Golden Age is the third novel in the dazzling Last Hundred Years Trilogy from Jane Smiley, winner of the Pulitzer Prize.
1987. A visit from a long-lost relative brings the Langdons together again on the family farm; a place almost unrecognizable from the remote Iowan farmland Walter and Rosanna once owned. Whilst a few have stayed, most have spread wide across the US, but all are facing social, economic and political challenges unlike anything their ancestors encountered.
Richie Langdon, finally out from under his twin brother's shadow, finds himself running for congress almost unintentionally, and completely underprepared for the world-changing decisions he will have to make. Charlie, the charmer, recently found, struggles to find his way. Jesse's son, Guthrie, set to take over the family farm, is deployed to Iraq, leaving it in the hands of his younger sister, Felicity, who must defend the land from more than just the extremes of climate change.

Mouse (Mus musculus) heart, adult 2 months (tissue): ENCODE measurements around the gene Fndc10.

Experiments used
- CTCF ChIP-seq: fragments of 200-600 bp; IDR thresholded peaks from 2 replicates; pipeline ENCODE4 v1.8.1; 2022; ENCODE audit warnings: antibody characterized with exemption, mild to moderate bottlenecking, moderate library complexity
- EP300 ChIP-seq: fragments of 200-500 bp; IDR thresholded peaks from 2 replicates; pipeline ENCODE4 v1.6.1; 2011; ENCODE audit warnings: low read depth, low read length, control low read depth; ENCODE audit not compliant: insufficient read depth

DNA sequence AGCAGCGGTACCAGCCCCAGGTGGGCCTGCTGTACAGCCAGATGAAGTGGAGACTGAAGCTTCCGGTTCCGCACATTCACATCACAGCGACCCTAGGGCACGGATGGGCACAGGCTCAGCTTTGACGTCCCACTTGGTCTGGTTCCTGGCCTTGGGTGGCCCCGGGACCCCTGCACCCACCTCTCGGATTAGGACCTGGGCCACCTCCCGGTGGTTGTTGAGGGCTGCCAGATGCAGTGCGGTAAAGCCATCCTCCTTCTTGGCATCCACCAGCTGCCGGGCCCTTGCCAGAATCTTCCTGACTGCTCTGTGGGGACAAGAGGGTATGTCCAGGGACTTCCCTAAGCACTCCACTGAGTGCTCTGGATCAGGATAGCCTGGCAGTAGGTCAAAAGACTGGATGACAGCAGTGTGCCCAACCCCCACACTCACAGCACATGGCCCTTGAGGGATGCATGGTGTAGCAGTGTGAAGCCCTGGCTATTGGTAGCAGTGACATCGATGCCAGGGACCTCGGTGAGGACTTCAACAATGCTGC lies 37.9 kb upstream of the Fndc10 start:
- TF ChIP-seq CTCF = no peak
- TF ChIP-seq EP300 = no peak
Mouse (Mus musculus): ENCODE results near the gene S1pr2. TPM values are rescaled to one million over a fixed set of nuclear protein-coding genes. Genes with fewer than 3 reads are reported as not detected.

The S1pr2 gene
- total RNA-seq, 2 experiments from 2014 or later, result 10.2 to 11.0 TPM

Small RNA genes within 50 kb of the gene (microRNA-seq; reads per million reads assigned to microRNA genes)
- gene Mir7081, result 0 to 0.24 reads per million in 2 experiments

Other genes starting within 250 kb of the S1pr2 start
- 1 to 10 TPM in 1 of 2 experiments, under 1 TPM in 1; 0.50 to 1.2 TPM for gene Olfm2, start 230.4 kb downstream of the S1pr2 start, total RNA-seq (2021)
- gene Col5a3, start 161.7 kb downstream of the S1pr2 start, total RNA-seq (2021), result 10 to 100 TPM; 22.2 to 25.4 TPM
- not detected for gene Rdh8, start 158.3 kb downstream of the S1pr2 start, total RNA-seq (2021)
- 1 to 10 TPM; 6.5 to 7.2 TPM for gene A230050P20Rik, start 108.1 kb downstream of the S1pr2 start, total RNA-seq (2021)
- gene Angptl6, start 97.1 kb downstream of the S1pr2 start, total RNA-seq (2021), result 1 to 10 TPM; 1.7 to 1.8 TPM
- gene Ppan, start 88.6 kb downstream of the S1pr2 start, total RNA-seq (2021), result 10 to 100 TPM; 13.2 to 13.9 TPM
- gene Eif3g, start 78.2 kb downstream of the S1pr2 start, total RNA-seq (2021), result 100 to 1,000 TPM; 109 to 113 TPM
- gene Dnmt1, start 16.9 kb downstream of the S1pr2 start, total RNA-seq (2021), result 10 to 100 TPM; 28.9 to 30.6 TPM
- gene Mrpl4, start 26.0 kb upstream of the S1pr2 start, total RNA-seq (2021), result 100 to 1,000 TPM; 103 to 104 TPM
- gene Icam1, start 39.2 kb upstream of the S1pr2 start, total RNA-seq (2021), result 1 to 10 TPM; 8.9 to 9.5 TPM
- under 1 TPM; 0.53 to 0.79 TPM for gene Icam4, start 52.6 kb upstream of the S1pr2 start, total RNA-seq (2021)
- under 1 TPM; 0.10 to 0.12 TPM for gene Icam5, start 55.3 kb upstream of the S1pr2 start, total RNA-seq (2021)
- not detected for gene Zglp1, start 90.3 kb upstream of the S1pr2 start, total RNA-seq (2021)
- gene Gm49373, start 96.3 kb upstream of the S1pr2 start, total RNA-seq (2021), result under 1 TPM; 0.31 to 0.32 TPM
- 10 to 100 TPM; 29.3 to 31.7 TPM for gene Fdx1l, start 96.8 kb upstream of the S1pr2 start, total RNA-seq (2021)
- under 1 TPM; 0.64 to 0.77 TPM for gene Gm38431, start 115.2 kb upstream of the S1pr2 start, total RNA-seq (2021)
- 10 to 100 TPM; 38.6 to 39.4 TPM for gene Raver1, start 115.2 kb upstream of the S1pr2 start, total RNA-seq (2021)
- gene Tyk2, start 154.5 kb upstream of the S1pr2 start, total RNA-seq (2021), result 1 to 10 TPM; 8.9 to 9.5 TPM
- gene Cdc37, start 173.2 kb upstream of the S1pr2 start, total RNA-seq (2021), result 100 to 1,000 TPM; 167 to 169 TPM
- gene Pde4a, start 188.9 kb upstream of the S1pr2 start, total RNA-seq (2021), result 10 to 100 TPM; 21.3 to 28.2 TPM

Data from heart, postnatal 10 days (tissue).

Moving through the 1990s, to our own moment and beyond, this last instalment sees the final repercussions of time on the Langdon family. After a hundred years of personal change and US history, filled with words unsaid and moments lost, Golden Age brings to a magnificent conclusion the century-long portrait of one unforgettable family.
Jane Smiley is a master of expansive, effortlessly readable sagas, and this is no exception.
The phrase Great American Novel gets bandied about a little too liberally, but rarely is the Great American Novelist in question a woman. It is an accolade that Smiley (who won a Pulitzer for A Thousand Acres) richly deserves
Sam Baker, The Pool
With the Last One Hundred Years trilogy, [Smiley] surely confirms her place alongside Roth, Updike and Bellow as one of the truly great chroniclers of 20th-century American life. . . The historical and political canvas of Golden Age is breathtaking in its expansiveness, and there is an epic quality to the trilogy as a whole. But Smiley is equally compelling on the domestic and familial . . . Reading the Last One Hundred Years trilogy [is] such a powerful, moving and rewarding experience; a rare chance to witness, from the sidelines, five generations of a family unfold.
Hannah Beckerman, Guardian